THE Federal Court yesterday detailed the enormity of the task facing both the trial and appeal judges on the C7 "mega litigation".
In dismissing the Seven Network's appeal in a $200 million trade practices suit, the Court yesterday ran through the volume of the material facing it, as well as the trail judge Sackville.
The justices agreed with Justice Sackville's description of the case in 2007 as "mega litigation".
Detailing the massive number of pages in the case, the judges said it was a "herculean effort" to go through them.
Justice Sackville's description, they said, "is appropriate".
"The pleadings occupied 1,028 pages. The trial occupied 120 sitting days. The transcript of the trial is 9,530 pages in length. The statements of the witnesses’ evidence in chief totalled 3,654 pages, of which 2,041 pages were those of the expert witnesses. 12,849 documents totalling 115,586 pages were tendered by way of evidence. The applicants’ written closing submissions in chief totalled 1,556 pages. The respondents between them generated 2,594 pages of written closing submissions. The applicants’ submissions in reply totalled 812 pages," the justices said.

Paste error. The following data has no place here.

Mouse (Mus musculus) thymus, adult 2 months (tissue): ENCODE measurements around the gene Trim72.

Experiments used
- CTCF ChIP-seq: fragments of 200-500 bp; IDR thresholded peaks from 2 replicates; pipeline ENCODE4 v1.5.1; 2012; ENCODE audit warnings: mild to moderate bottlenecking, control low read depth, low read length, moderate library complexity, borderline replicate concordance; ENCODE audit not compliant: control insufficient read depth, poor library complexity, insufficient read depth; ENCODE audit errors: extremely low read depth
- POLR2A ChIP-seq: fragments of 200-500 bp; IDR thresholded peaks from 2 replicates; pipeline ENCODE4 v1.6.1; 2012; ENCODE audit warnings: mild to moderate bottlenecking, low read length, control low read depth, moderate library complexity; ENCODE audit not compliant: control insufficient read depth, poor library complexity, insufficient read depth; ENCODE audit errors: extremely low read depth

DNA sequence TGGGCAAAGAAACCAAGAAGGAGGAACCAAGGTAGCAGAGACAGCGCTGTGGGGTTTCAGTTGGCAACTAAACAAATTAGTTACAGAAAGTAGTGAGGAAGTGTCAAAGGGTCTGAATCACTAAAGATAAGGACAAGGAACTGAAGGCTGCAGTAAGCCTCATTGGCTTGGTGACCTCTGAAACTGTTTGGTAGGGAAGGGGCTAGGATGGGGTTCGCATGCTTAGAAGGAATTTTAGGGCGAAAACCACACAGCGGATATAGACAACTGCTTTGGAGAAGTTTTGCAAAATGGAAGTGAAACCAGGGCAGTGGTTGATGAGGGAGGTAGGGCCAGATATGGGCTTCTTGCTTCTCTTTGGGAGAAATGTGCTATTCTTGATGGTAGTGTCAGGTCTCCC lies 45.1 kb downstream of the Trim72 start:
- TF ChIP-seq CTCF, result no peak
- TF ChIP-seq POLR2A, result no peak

The three judges empathised with "the enormity of the task" that faced Justice Sackville. "His Honour’s reasons for judgment total some 1,173 pages including annexures and consist of 3,399 paragraphs.
"The reasons for judgment disclose the Herculean effort that the trial Judge made to distil the facts and arrive at the very substantial factual findings which he made. The task must have been a great burden but, if we may so, it was discharged admirably," the justices said.
But as Justice Sackville faced the mass litigation, so too did the Federal Court. it had before it all of the documents that were before the trail judge, together with his reasons, a notice of appeal of 21 ages and three separate notices of contention of eight, four and five pages.
In addition, the Court was faced with the appellants' written submissions in chief, making up 205 pages, and in reply of 52 pages. It contended with the News respondents' submissions of 258 pages and in reply 11 pages, as well as PBL's written submissions of 92 pages and Telstra's written submissions of 80 pages.
The appeal took 13 sittings in total.
However, the justices noted yesterday, "whilst this Court has even more papers before it than the trial judge had, we have the considerable advantage of his reasons"